No multichannel preamp outputs
Basic remote control

THE VERDICT
Onkyo's versatile nine-channel receiver delivers an impressive blend of performance and features at a middle-of-the-pack price.

It's easy to get overlooked when you're in the middle. A middle child misses out on both the attention that's lavished on the first born and the doting care parents give to the baby of the family. The same thing can happen with an audio company's product lineup. Onkyo makes more than a dozen A/V receiver models at varying price points, but most of the acclaim inevitably goes to the flagship with its flashy bells and whistles, while models at the entry level get lots of love for providing good value.

Daniel Kumin  |  Aug 29, 2018  |  6 comments

Performance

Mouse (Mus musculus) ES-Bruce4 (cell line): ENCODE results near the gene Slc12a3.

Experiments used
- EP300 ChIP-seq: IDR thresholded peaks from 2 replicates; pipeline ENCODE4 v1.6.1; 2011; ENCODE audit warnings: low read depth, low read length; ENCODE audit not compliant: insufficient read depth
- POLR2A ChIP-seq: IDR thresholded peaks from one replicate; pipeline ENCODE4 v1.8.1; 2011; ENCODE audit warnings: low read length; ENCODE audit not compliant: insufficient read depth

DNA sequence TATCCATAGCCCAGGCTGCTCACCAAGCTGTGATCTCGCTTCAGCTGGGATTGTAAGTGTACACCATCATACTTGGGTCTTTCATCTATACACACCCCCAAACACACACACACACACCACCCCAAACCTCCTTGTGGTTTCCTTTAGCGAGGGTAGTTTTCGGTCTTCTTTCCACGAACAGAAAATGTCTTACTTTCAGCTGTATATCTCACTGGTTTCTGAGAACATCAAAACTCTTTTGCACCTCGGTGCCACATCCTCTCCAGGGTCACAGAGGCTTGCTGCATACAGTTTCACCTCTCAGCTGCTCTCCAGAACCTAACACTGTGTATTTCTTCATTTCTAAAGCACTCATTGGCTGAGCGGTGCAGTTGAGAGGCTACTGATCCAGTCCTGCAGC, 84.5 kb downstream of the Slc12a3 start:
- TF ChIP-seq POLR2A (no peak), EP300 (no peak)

Features
Ergonomics
Value
PRICE $599

AT A GLANCE
Plus
Class-leading DSP surround
5.1.2-channel Dolby Atmos/DTS:X decoding
Useful Scene memory feature
Wireless surround speaker (and multiroom) option via MusicCast speakers
Minus
No 9-channel (front- and rear-height) Atmos/DTS:X expansion option
Slow DLNA audio streaming respons

THE VERDICT
Yamaha’s unique DSP-surround technology sets apart what is otherwise still a strong A/V receiver in a highly competitive market niche.

I get to review a lot of A/V receivers. Familiarity breeding— well, familiarity— I confess that I tend to sort new examples into one of three classes. The flagship models cost a lot, pump out 140 or so watts from each of at least nine and often more channels, and they tend to cram in every conceivable feature. Entry-level jobs are cheap, five- or seven-channel affairs that usually top out at 65-or-so real watts per channel and incorporate more basic feature sets.

Michael Trei  |  Aug 08, 2018  |  5 comments

Performance
Features
Ergonomics
Value